CEO Summit: Palm, Psion say 3G price tag is no worry

Affordable wireless services are coming to the consumer over third-generation (3G) devices, regardless of the high prices being paid for 3G mobile spectrum licenses, the chief executive officers of both US-based Palm and its UK competitor, Psion, said at a CEO conference earlier this week.

In a market that is split three ways between technology suppliers, network operators and the providers of content and transaction services, the greatest value will lie in the content and transaction arena, Psion Founder and Chairman David Potter told attendees of The Wall Street Journal Europe's CEO Summit on Converging Technologies here in London.

"I have to agree with David; the most important part is the content," Palm CEO Carl Yankowski said. And in order to take advantage of selling that content, Palm is "diversifying into wireless. The goal is to try and take these applications (that are already on the Palm) and meld them into devices" with wireless services, he said.

Yankowski asserted that he didn't believe the recent UK auction of five 3G licenses would wind up becoming a hidden tax on the consumer, or even a constraint on competition. The auction netted the UK government 22.48 billion pounds ($A56.22 billion).

"I don't think it will be a problem. If we can provide interesting and compelling content, (the cost of the licenses) will be a drop in the bucket," he said.

"Today we charge roughly $US40 per month, and we don't want to change more than that. Frankly, you could probably price (services) plus 2 percent or plus 5 percent, and people will pay that if they find value," Yankowski said. "Voice is the real rip-off."

The most important question for companies like Palm and Psion isn't the cost of the infrastructure, but "how to get those killer apps out on the market in a friendly way," Yankowski said.

According to Potter, what an operator ends up paying for a license is irrelevant to the market. "They pay their $32 billion or whatever, and it is gone. It is not relevant whether they get a return on their money - it's not so much an issue for us in the marketplace," Potter said. "The cost gets split up on the value chain."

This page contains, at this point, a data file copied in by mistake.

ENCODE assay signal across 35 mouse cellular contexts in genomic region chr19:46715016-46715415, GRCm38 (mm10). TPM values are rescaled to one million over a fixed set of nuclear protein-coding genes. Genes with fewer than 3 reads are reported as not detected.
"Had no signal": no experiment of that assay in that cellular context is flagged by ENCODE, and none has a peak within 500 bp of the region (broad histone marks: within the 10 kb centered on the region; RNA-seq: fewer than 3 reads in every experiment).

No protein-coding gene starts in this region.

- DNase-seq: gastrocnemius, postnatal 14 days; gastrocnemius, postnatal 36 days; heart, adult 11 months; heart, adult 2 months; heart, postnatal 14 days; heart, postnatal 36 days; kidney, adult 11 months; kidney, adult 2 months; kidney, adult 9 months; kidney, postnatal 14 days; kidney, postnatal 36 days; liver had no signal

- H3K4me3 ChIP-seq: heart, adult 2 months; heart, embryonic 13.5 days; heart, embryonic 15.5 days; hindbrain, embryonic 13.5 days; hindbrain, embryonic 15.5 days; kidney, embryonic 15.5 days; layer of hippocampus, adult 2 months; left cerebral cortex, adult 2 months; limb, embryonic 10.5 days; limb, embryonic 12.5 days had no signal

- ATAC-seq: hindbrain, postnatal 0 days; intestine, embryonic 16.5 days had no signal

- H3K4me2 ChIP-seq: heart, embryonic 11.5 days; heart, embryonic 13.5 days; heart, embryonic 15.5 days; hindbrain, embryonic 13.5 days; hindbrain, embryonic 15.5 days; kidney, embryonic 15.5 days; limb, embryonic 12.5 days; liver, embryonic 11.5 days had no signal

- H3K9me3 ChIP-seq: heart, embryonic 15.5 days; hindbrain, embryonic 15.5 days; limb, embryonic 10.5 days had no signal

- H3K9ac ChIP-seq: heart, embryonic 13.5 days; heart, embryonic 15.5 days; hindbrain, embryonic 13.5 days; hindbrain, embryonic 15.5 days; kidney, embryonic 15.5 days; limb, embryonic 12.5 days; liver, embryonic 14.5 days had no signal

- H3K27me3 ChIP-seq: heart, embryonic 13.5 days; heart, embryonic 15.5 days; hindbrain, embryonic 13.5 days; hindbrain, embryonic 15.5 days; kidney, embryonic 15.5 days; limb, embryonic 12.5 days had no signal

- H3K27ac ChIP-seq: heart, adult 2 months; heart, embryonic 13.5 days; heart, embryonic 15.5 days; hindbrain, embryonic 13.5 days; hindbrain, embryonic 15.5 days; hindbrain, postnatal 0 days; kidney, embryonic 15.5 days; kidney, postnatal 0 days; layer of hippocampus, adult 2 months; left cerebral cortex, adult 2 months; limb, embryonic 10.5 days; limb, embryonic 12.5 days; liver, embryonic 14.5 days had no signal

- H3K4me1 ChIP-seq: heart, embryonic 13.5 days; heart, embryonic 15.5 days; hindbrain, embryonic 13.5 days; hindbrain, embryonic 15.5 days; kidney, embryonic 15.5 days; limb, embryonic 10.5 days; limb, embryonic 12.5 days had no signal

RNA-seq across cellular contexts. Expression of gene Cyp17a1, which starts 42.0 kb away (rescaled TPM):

Though devices using WAP (Wireless Application Protocol) technology will not disappear from the marketplace, both Potter and Yankowski agreed that different devices using 3G technologies will dominate mainly due to the convergence of voice and data.

"I think WAP is very worthy and - I shouldn't say this - a little bit boring," Potter said. "Where I'm coming from is the drive for voice over (data) networks."

Thanks to such technologies as Bluetooth and Symbian's software (which Psion licenses) there will be a variety of devices, Potter said.

The question for makers of such devices, according to Potter, becomes how to support an enormous range of standards and how to agree on generic technologies. Those generic technologies are "key to the drive into this market, to agree to those standards by mutual agreement," Potter said.

Yankowski, on the other hand, was not as concerned about coming up with standards for the market. "Due to geopolitical issues, there will be no global standard. It's cultural," he said.

Furthermore, according to Palm's CEO, services are the main issue, not standards.

"I don't care about selling devices anymore; I care about selling services," Yankowski said. "The key thing that we do know is that we need to focus on a great user experience."

In attempting to capture the market, nothing is more important than figuring out how to serve the customer by offering the services and the features that they want.

"Voice and data are coming together, but right now I'm not sure how," Yankowski said, adding that the technology exists to give phone capabilities to the Palm, "but I'm not sure that's what customers want."

Potter played down the notion of competition between Psion and Palm, saying the opportunities presented by the addition of data services to future voice devices will create an enormous marketplace with room enough for both players.

"Put the total sales of Palm ever and the total sales of Psion ever all together and you get a good week in the phone sales business," Potter said. "I think there will be plenty of space in this large market."

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